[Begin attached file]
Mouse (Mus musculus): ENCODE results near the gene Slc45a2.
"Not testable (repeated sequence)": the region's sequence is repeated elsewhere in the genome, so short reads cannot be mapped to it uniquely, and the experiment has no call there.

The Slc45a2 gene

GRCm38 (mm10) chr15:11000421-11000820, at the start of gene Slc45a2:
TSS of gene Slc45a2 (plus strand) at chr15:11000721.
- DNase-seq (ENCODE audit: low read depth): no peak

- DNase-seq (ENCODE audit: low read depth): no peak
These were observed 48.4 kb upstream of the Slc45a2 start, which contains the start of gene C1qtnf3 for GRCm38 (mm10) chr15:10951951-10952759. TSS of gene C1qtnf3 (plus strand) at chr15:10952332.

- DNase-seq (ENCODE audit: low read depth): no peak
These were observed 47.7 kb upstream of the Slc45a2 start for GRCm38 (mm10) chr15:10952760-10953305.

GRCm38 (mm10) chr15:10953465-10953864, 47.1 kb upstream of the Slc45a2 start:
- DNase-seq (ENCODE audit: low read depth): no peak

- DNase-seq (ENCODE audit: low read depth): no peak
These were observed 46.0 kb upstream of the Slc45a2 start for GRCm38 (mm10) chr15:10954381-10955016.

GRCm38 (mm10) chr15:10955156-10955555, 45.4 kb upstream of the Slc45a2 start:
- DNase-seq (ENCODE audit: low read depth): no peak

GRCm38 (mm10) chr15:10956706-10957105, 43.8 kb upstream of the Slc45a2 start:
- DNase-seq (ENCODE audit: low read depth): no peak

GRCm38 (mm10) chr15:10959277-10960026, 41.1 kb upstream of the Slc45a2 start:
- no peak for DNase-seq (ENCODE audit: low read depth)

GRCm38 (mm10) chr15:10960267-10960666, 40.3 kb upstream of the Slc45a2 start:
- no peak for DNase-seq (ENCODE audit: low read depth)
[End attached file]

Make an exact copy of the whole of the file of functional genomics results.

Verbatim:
Mouse (Mus musculus): ENCODE results near the gene Slc45a2.
"Not testable (repeated sequence)": the region's sequence is repeated elsewhere in the genome, so short reads cannot be mapped to it uniquely, and the experiment has no call there.

The Slc45a2 gene

GRCm38 (mm10) chr15:11000421-11000820, at the start of gene Slc45a2:
TSS of gene Slc45a2 (plus strand) at chr15:11000721.
- DNase-seq (ENCODE audit: low read depth): no peak

- DNase-seq (ENCODE audit: low read depth): no peak
These were observed 48.4 kb upstream of the Slc45a2 start, which contains the start of gene C1qtnf3 for GRCm38 (mm10) chr15:10951951-10952759. TSS of gene C1qtnf3 (plus strand) at chr15:10952332.

- DNase-seq (ENCODE audit: low read depth): no peak
These were observed 47.7 kb upstream of the Slc45a2 start for GRCm38 (mm10) chr15:10952760-10953305.

GRCm38 (mm10) chr15:10953465-10953864, 47.1 kb upstream of the Slc45a2 start:
- DNase-seq (ENCODE audit: low read depth): no peak

- DNase-seq (ENCODE audit: low read depth): no peak
These were observed 46.0 kb upstream of the Slc45a2 start for GRCm38 (mm10) chr15:10954381-10955016.

GRCm38 (mm10) chr15:10955156-10955555, 45.4 kb upstream of the Slc45a2 start:
- DNase-seq (ENCODE audit: low read depth): no peak

GRCm38 (mm10) chr15:10956706-10957105, 43.8 kb upstream of the Slc45a2 start:
- DNase-seq (ENCODE audit: low read depth): no peak

GRCm38 (mm10) chr15:10959277-10960026, 41.1 kb upstream of the Slc45a2 start:
- no peak for DNase-seq (ENCODE audit: low read depth)

GRCm38 (mm10) chr15:10960267-10960666, 40.3 kb upstream of the Slc45a2 start:
- no peak for DNase-seq (ENCODE audit: low read depth)